There have been vocal and widespread calls for Irish reunification in the face of the British government’s determination to leave the European Union and a historic election result last week which has delivered unprecedented political strength for nationalism and Sinn Fein.
Speaking on the Falls Road in west Belfast, flanked by senior party representatives, Sinn Fein President Gerry Adams pointed to the significance of the fact that the unionist majority at Stormont has been ended by last week’s election.
“The notion of a permanent or a perpetual unionist majority has been dismantled,” he declared.
For the first time, unionists do not have an overall majority at the Six County legislature, which dates back to the partition of Ireland. Sinn Fein came within one seat of drawing level with the DUP, and only 1,168 first preference votes separated the two parties.
The result means the DUP no longer has enough Assembly members to use their veto on political change without external support.
Mr Adams said that the election in the north had been “a watershed”.
“This has brought an end to the unionist majority in the Assembly,” he said. “It has also demolished any notion of a perpetual unionist majority in the north. This needs to be reflected in the approach of the unionist parties and the two governments.”
The increase in Sinn Fein vote came after the party successfully challenged unionist corruption, as well as the failure of unionists and the British government to deliver on talks deals dating back to 1998. On the back of an increased turnout, the party secured 27 seats, maintaining its numbers at Stormont in spite of the reduction of assembly seats, on an increase of almost 4 percentage points on last May’s result.
In a blog post, Mr Adams said there was now a need for political leaders “to co-operate with other progressives to create real changes in peoples’ lives based on everyone’s right to equality.” His full post is included below.
But its response to the election result, Republican Sinn Fein described it as a “setback” for republicans and the Irish working-class. Stormont remained a “fundamentally undemocratic” assembly “kept under the strict control of British imperialism, designed to give British rule in Ireland a democratic mantle”, they said.
Republican Network for Unity Chairperson Stephen McCourt, meanwhile called for a realignment of republicanism to challenge the Six County administration. “We need to begin a process of working together,” he said. “Factionalism and protesting in isolation is allowing Stormont to dominate the narrative.”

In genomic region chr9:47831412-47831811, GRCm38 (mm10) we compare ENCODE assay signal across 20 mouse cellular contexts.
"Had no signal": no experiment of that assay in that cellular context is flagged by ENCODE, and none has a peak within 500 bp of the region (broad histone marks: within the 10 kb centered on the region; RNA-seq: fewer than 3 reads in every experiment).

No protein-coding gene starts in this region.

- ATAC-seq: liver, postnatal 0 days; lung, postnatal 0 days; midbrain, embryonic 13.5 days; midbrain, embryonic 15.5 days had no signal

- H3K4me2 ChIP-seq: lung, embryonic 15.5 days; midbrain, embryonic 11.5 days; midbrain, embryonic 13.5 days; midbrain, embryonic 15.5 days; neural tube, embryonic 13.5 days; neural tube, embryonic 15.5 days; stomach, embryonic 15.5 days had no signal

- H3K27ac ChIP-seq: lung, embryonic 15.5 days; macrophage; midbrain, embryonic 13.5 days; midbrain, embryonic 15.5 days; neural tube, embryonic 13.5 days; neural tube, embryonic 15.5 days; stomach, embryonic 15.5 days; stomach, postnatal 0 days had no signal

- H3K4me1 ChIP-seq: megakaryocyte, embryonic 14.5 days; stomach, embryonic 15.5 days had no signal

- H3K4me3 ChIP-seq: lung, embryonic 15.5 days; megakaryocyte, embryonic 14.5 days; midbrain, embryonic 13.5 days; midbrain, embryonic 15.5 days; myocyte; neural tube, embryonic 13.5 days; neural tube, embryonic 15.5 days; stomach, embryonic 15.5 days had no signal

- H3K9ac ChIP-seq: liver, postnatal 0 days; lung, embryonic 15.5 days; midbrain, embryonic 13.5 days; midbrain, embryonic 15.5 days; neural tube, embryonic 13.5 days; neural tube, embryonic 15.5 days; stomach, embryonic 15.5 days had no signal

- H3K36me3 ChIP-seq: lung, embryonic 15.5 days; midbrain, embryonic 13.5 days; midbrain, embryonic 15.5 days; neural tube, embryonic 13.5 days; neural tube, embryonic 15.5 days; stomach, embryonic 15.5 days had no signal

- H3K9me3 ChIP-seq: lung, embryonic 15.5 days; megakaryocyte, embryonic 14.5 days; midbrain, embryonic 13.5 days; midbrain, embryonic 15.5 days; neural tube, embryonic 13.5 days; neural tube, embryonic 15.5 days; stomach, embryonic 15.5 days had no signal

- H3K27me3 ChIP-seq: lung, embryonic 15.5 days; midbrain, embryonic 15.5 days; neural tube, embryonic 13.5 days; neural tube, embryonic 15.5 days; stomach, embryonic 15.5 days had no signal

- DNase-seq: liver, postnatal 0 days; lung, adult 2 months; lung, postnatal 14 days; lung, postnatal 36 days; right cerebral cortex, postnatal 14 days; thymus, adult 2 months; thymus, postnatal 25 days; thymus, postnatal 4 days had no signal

But the election has ignited strong new demands for Irish reunification. In the past week, three university student unions have voted overwhelmingly in favour of taking an official stance for Irish reunification. Mainstream media commentators have also rowed in behind the concept of Irish unity, motivated equally by Brexit and the election result.
Political analyst Siobhan Fenton, writing in the London Independent wrote: “A united Ireland is no longer hypothetical or absurd, but a credible option that must be considered seriously by both the Irish and British governments.”
Irish Times columnist Noel Whelan wrote: “We need to talk about Irish unity. We have been avoiding the conversation in the Republic for too long. The ground has shifted quite dramatically on the question in recent years. Last week’s Assembly Elections in Northern Ireland was a reflection of that new reality. The results of that election should now also serve as a lightbulb moment for nationalism south of the border.”
Economist and financial analyst Chris Johns pointed to the need to explain to northern unionists that “their economic future looks far rosier in the EU rather than outside, and the only way to achieve that is to accept Irish reunification”.
But there has also been an opposite reaction from unionist extremists. One English commentator, Melanie Phillips, writing for The Times of London, caused an angry backlash after she called for the 26 Counties to be reintegrated into the “authentic unitary nation” of the UK, asserting that Ireland has but “a tenuous claim to nationhood, having seceded from Britain as the Irish Free State only in 1922”.
Daniel Mulhall, Irish ambassador to Britain, pointed to Ireland’s 100 years since the proclamation of the Republic outside the GPO in Dublin. “Irish nationhood based on strong sense of identity, distinctive culture and shared values and interests. Nothing ‘tenuous’,” he wrote.